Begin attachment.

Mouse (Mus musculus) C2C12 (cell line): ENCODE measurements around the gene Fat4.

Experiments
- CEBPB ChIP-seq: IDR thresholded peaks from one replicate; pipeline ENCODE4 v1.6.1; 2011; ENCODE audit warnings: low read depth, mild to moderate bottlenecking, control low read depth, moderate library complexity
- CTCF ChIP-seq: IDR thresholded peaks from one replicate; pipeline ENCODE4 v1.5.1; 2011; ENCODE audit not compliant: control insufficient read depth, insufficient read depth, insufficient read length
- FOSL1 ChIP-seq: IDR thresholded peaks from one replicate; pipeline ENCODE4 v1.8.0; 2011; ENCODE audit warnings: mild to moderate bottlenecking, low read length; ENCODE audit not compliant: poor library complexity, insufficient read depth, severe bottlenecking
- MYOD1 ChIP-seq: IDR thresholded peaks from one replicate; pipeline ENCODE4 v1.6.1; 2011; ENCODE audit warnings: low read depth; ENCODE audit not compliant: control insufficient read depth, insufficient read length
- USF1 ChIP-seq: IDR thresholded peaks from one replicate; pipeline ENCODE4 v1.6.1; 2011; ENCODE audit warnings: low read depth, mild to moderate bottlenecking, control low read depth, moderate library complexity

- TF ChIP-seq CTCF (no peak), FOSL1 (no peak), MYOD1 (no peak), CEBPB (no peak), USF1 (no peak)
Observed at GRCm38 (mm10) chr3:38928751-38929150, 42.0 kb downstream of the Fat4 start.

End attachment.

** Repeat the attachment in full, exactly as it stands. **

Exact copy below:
Mouse (Mus musculus) C2C12 (cell line): ENCODE measurements around the gene Fat4.

Experiments
- CEBPB ChIP-seq: IDR thresholded peaks from one replicate; pipeline ENCODE4 v1.6.1; 2011; ENCODE audit warnings: low read depth, mild to moderate bottlenecking, control low read depth, moderate library complexity
- CTCF ChIP-seq: IDR thresholded peaks from one replicate; pipeline ENCODE4 v1.5.1; 2011; ENCODE audit not compliant: control insufficient read depth, insufficient read depth, insufficient read length
- FOSL1 ChIP-seq: IDR thresholded peaks from one replicate; pipeline ENCODE4 v1.8.0; 2011; ENCODE audit warnings: mild to moderate bottlenecking, low read length; ENCODE audit not compliant: poor library complexity, insufficient read depth, severe bottlenecking
- MYOD1 ChIP-seq: IDR thresholded peaks from one replicate; pipeline ENCODE4 v1.6.1; 2011; ENCODE audit warnings: low read depth; ENCODE audit not compliant: control insufficient read depth, insufficient read length
- USF1 ChIP-seq: IDR thresholded peaks from one replicate; pipeline ENCODE4 v1.6.1; 2011; ENCODE audit warnings: low read depth, mild to moderate bottlenecking, control low read depth, moderate library complexity

- TF ChIP-seq CTCF (no peak), FOSL1 (no peak), MYOD1 (no peak), CEBPB (no peak), USF1 (no peak)
Observed at GRCm38 (mm10) chr3:38928751-38929150, 42.0 kb downstream of the Fat4 start.